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Homework Help: Even, odd or neither function

  1. Sep 26, 2009 #1
    1. The problem statement, all variables and given/known data

    Suppose g is a function defined for all x > 0 which satisfies the following properties for all a, b > 0:

    g(1) = 0

    g(a/b) = g(a) - g(b)

    Determine whether the function f(x) = g(x+ root(x^2+1)) is even, odd or neither, and justify your answer.

    2. Relevant equations

    Odd function: f(-x) = -f(x)
    Even function: f(-x) = f(x)

    3. The attempt at a solution

    Well I was thinking that g could be a logarithmic function, and x+ root(x^2+1) is neither even nor odd, so f(x) is a neither function...

    I think I'm approaching this the wrong way... Can anyone help me out please?
  2. jcsd
  3. Sep 26, 2009 #2


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    Science Advisor

    The insight that g is a logarithmic function is good.

    Try solving f(x) + f(-x), and f(x) - f(-x). If f is odd or even, then one of these will have to reduce to zero.
  4. Sep 28, 2009 #3
    Ok so I took time to examine this problem again.

    g is a function defined for x>0, and satisfies the following properties for a,b > 0:

    g(1) = 0, g(a/b) = g(a) - g(b)

    Having seen that, I can assume that g is a logarithmic function because:

    let h be log x

    h is a function defined for x>0, and satisfies the following properties for a,b >0:

    h(1) = log 1 = 0, h(a/b) = log (a/b) = h(a) - h(b) = log a - log b

    So now I can assume g is a logarithmic function.

    Now I have to show if f(x) = g(x+ root((x^2)+1)) is even, odd, or neither.

    I'll check if f(x) is odd or not:

    f(-x) = f(x) <- definition of an odd function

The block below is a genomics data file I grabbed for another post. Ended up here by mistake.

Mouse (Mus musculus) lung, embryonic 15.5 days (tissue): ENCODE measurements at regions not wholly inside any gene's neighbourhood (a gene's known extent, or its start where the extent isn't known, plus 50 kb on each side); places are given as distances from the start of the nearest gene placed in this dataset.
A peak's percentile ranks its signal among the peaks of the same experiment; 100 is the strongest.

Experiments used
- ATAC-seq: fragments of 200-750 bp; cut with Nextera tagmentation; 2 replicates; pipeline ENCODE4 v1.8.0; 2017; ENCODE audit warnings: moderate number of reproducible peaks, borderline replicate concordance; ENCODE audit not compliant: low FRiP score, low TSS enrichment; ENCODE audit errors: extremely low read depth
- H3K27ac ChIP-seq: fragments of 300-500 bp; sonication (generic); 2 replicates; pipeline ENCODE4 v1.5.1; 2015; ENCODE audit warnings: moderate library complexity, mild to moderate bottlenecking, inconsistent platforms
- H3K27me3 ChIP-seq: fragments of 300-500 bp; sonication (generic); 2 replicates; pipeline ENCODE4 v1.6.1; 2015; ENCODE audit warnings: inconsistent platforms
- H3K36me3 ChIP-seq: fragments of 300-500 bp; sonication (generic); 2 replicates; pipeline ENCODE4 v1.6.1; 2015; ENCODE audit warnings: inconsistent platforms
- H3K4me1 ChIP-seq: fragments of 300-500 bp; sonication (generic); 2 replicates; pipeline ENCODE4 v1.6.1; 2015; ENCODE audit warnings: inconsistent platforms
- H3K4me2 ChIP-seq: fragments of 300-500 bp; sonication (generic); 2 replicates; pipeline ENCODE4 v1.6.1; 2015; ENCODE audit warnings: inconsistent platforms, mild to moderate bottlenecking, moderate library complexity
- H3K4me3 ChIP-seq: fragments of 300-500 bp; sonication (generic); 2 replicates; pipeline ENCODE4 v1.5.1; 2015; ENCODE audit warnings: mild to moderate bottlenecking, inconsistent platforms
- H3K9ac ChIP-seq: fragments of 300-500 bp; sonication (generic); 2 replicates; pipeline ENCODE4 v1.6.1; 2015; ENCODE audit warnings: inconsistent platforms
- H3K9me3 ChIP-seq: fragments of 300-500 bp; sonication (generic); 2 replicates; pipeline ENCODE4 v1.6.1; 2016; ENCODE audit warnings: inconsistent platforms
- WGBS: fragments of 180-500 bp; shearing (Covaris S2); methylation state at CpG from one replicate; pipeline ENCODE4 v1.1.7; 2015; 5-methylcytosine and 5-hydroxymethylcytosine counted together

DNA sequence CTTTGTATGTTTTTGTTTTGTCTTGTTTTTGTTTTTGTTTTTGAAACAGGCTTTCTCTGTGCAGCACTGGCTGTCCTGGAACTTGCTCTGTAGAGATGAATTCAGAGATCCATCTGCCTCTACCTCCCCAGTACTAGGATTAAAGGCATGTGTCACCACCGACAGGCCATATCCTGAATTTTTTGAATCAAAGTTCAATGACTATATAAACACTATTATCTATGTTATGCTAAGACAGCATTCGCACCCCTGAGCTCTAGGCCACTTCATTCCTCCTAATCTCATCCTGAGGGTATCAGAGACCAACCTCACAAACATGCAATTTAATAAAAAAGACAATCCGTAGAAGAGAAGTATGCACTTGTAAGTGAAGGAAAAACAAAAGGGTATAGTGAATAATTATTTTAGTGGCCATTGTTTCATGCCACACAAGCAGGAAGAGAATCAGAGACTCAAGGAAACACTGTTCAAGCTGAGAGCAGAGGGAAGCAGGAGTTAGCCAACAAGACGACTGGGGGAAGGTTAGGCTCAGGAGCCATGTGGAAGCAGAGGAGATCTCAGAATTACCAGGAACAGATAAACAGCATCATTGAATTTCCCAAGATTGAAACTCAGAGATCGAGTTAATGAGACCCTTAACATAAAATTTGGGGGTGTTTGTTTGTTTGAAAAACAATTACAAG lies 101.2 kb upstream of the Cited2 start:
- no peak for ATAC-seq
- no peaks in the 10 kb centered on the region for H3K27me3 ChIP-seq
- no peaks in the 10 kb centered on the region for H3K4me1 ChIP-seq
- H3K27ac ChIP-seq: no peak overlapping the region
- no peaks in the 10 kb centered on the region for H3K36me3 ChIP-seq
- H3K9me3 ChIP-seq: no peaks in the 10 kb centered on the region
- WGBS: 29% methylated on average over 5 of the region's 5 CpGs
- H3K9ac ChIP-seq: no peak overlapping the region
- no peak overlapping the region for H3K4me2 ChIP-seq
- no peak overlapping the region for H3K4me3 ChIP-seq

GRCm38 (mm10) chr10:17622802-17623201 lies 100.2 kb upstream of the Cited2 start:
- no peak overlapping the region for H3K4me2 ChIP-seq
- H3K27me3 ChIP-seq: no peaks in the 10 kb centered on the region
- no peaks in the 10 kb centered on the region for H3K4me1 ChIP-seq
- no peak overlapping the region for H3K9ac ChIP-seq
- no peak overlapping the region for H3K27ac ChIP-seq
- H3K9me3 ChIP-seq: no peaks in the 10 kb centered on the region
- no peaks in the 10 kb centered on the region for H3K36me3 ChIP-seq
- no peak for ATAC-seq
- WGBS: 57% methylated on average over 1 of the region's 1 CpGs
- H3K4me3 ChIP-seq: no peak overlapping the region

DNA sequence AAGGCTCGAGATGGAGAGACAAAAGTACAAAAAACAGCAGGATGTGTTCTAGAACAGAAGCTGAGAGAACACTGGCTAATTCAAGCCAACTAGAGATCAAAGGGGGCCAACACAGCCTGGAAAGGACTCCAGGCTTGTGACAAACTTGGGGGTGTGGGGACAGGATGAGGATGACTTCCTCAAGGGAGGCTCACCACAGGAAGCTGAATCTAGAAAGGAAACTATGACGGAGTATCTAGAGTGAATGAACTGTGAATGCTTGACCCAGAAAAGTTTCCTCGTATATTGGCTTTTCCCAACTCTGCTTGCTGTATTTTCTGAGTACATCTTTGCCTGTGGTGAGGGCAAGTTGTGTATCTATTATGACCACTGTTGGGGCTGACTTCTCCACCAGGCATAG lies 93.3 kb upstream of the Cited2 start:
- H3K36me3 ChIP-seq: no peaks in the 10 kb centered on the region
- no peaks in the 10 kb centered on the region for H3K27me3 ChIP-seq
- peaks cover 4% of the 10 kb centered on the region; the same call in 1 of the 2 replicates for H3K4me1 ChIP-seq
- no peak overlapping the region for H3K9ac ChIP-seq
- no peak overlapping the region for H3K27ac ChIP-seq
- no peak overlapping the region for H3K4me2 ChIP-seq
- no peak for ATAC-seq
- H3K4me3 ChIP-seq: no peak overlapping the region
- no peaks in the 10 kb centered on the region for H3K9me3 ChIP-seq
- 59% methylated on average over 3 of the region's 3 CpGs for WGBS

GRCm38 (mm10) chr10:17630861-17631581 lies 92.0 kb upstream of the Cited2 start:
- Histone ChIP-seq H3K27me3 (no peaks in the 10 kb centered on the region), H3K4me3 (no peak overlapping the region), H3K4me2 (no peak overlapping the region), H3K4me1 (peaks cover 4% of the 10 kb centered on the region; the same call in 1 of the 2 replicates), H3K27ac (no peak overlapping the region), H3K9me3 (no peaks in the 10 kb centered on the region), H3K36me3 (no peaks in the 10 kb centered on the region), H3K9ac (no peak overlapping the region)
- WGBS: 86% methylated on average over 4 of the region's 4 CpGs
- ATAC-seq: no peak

g(-x+root(((-x)^2)+1) = -g(x+root((x^2)+1))

    since g is a logarithmic function (from the assumption above, I can replace g with log(base 10))

    log(-x+root(((-x)^2)+1) = -log(x+root((x^2)+1))

    log(-x+root((x^2)+1) = -log(x+root((x^2)+1))

    the left hand side can not be explicitly interpreted whether it equals to -f(x) or not, so I have to rationalize the left hand side

    log[(-x+root((x^2)+1)(x+root((x^2)+1/x+root((x^2)+1)] = -log(x+root((x^2)+1))

    log(-x^2+x^2+1/x+root(x^2)+1)) = -log(x+root((x^2)+1))

    log(1/x+root(x^2+1) = -log(x+root((x^2)+1))

    from the algebraic properties of logarithms (log(x/y)=logx-logy), I can make the left hand side equal to:

    log 1 - log(x+root(x^2)+1)) = -log(x+root((x^2)+1))

    since g(1) = 0, log (1) = 0,

    0 - log(x+root(x^2)+1)) = -log(x+root((x^2)+1))

    - log(x+root(x^2)+1)) = -log(x+root((x^2)+1))

    now i replace log with g

    -g(x+root(x^2)+1)) = -g(x+root((x^2)+1))

    g(-x+root((-x)^2)+1)) = -g(x+root((x^2)+1)) (from above)

    therefore f(-x) = -f(x)

    so f(x) is an odd function


    Now can anyone confirm this please? ;) I apologize if this is hard to read, I do not know how to use latex coding...

    Much thanks in advance!
    Last edited: Sep 28, 2009
  5. Sep 29, 2009 #4
    Your solution (f(-x)=-f(x)) is correct. Just two remarks:
    1. You do not need to say that the function g is a logarithm (and it is not forcibly of base 10).
    2. You can proceed as you did to find the answer, that is, you start with f(-x)=-f(x) and try to reduce. But if you want to write it properly once you know it's true you have to start with f(-x) and you should arrive at -f(x).
    So my proposition would be:
    [tex] f(x) = g(x+\sqrt{x^2+1}). [/tex]
    We have
    [tex] f(-x) = g(-x+\sqrt{(-x)^2+1}) = g(-x+\sqrt{x^2+1}) = g\left(\frac{-x^2+x^2+1}{x+\sqrt{x^2+1}}\right) = g(1)-g(x+\sqrt{x^2+1}) = -f(x), [/tex]
    thus, [tex] f [/tex] is an odd function.
    If [tex] g [/tex] is zero everywhere [tex] f [/tex] is also an even function.
  6. Sep 29, 2009 #5
    Yes, moments after I posted this, I realized I did not have to replace g with a logarithm. Thanks for your input!
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